Tuesday, September 11, 2018

The White House Council of Trumponomic Advisors forecasts a chocolate river

Judd Legum in his popular.info email exposes how Trump and his economic advisors dish out BS about the economy. Legum starts with this economic fantasy.

Willy Wonka has nothing on the Trump White House.

The first White House press briefing in three weeks featured Kevin Hassett, the chairman of the White House Council of Economic Advisers. Hassett painted a fantastical picture of an idyllic American economy. The only thing that was missing was a chocolate river.

In Hassett’s reality, wages are booming, business investment is spiking, and a trillion dollars in corporate tax cuts is paying for itself. And we have one person to thank: Donald Trump.

None of this, however, is true. Hassett’s apocryphal economy has little in common with the real thing.

I’m going to invert the order and tell you in Legum’s account why no one should believe a damn thing that Hassett has to say.

Perhaps Hassett is not the best judge of economic trends.

In 1999 he wrote a book called “Dow 36,000.” Hassett and his coauthor predicted that the Dow Jones Industrial Average would top 36,000 by 2002 or 2004. The book offered investment advice on how to profit from this coming surge.

In 2002, the Dow stood at about 8,000. Nearly 16 years later, the Dow is at about 26,000, still 10,000 short of Hassett’s prediction.

I won’t bother you with the Hassett’s fantastical claims and instead just quote the facts about our current economy.

Wages: “Economic data show real wages are declining. In the 12-month period that ended in July, nominal wages grew by 2.7%. But this was outstripped by inflation of 2.9%. So real wages declined. Trump didn’t create the problem of stagnant wages. Workers have seen their wages flat-line for 40 years. But he has not, as Hassett and Trump claim, solved the problem.”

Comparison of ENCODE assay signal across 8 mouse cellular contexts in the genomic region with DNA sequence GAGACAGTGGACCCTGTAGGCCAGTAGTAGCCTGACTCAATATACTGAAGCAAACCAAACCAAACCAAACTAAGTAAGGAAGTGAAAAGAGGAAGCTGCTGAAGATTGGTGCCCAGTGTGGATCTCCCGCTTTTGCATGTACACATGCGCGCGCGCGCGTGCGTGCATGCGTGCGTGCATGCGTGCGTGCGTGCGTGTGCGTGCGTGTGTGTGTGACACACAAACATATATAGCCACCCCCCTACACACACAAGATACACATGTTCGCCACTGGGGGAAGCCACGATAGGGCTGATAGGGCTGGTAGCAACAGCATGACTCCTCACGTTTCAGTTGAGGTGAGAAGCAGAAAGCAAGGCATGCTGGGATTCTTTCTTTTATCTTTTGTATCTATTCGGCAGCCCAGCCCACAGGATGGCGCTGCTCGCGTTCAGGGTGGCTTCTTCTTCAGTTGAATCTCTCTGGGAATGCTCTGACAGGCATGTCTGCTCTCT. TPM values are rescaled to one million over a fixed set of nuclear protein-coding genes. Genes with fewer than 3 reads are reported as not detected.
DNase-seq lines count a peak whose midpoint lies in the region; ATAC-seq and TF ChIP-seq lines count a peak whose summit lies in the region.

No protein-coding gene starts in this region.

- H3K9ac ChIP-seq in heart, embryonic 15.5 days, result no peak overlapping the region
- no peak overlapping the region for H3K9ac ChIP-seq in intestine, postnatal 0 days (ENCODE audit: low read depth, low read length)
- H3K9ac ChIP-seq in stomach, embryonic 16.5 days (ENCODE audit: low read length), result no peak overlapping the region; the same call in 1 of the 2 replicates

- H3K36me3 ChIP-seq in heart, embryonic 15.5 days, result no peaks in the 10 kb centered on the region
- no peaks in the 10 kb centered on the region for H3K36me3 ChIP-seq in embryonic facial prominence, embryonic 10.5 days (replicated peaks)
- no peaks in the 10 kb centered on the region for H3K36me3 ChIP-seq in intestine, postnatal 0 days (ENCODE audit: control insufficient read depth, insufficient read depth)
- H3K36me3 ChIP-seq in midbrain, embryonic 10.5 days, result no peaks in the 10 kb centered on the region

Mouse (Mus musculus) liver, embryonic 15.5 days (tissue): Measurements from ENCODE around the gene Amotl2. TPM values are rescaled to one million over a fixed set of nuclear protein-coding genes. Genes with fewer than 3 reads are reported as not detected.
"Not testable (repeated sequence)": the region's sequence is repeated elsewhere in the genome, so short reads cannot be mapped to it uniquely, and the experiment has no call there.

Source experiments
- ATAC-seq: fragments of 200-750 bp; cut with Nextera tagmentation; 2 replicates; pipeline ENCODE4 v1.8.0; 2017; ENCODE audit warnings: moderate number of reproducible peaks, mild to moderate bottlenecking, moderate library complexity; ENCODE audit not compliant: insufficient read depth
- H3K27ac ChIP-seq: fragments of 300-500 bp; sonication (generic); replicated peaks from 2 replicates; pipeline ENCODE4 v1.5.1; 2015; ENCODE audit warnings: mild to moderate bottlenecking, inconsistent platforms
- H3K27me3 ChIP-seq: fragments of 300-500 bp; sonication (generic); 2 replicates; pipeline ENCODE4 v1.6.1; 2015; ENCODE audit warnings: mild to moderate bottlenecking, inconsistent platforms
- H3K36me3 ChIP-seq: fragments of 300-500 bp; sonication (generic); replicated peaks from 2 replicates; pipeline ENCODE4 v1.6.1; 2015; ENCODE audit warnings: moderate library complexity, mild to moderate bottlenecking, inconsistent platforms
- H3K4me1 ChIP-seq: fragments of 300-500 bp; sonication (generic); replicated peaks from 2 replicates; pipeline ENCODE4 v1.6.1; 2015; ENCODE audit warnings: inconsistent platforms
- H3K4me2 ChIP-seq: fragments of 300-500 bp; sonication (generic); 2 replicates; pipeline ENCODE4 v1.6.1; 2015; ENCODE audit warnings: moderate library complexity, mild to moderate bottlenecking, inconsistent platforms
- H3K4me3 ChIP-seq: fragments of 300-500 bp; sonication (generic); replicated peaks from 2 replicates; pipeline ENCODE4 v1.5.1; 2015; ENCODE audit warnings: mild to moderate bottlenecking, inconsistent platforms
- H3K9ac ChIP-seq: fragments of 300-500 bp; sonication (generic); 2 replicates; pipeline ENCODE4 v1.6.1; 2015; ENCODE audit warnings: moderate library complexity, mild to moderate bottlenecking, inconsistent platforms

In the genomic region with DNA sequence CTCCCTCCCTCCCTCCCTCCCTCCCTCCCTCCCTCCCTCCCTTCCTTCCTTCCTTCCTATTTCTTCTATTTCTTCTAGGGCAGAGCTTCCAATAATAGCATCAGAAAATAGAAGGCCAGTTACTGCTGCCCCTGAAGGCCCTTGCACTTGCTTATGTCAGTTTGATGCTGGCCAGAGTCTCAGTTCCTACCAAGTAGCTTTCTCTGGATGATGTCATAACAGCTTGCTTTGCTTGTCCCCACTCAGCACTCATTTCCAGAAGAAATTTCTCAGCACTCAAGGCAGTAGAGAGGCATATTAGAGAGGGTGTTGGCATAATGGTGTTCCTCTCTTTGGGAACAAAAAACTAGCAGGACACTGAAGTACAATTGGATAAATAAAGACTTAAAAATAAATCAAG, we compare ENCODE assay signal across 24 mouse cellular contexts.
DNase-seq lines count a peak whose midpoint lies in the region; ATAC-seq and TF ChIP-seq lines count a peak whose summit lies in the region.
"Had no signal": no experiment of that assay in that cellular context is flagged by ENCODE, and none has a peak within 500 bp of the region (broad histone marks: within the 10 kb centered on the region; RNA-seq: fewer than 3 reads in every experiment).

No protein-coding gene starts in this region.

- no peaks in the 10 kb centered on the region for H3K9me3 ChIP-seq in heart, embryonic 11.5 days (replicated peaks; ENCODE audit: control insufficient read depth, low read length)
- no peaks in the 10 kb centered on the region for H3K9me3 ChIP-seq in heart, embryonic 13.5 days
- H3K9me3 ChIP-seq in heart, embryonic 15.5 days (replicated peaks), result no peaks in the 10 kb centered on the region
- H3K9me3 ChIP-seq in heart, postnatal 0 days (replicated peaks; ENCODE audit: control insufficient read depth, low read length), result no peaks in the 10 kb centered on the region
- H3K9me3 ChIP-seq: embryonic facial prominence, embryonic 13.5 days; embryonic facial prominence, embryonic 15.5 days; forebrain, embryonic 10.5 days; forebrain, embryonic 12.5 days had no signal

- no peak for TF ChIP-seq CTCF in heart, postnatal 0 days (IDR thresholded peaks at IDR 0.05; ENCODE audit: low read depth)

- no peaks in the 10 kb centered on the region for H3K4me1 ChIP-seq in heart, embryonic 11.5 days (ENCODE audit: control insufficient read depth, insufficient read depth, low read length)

Corporate tax break: “has not paid for itself. So far this fiscal year, corporate tax revenues are down 40%. As a share of the economy, corporate tax revenues have hit a 75-year low.”

Business investment: has not “boomed as a result of the Trump tax cuts. … if you look at the trend in business investment since the end of the recession, you can see a steady increase since the great recession ended in 2010.” So Trump does not get credit for increasing business investment. He might, however, wish to take credit for stock buy-backs and more corporate dividends for the already rich.

Job growth: “has slowed since Trump became president. As Robert Reich notes, in the last 19 months of the Obama administration, the economy created 3.96 million new jobs. In the first 19 months of the Trump administration, the economy created 3.58 million new jobs.”

Tax cuts: “The Trump administration is eager to make the case that the tax cuts have delivered. Why? Because they want more.” Despite the failure of Trumponomics expressed in the administration’s bogus claims, here is their response.

The administration and Republican leaders in Congress are currently working on a new wave of tax cuts that will be unveiled sometime this month.

The centerpiece of the proposal is to make the individual tax cuts enacted in December 2017 permanent. That legislation created massive permanent tax cuts for corporations but its individual tax cuts, which are heavily tilted toward the wealthy, expire around 2025.

The cost of the extension would be about $600 billion.

The effort is expected to struggle to get the necessary votes in the House and has no chance of passing the Senate.

One reason: Support for the original tax legislation is languishing below 40%.

Trumponomics is the occult art of lying about what does not work and then doing it again.

As the saying goes, insanity is “doing the same thing over and over again and expecting different results.” And, we should add, when those results don’t materialize, start the chocolate river flowing and let them eat cake.

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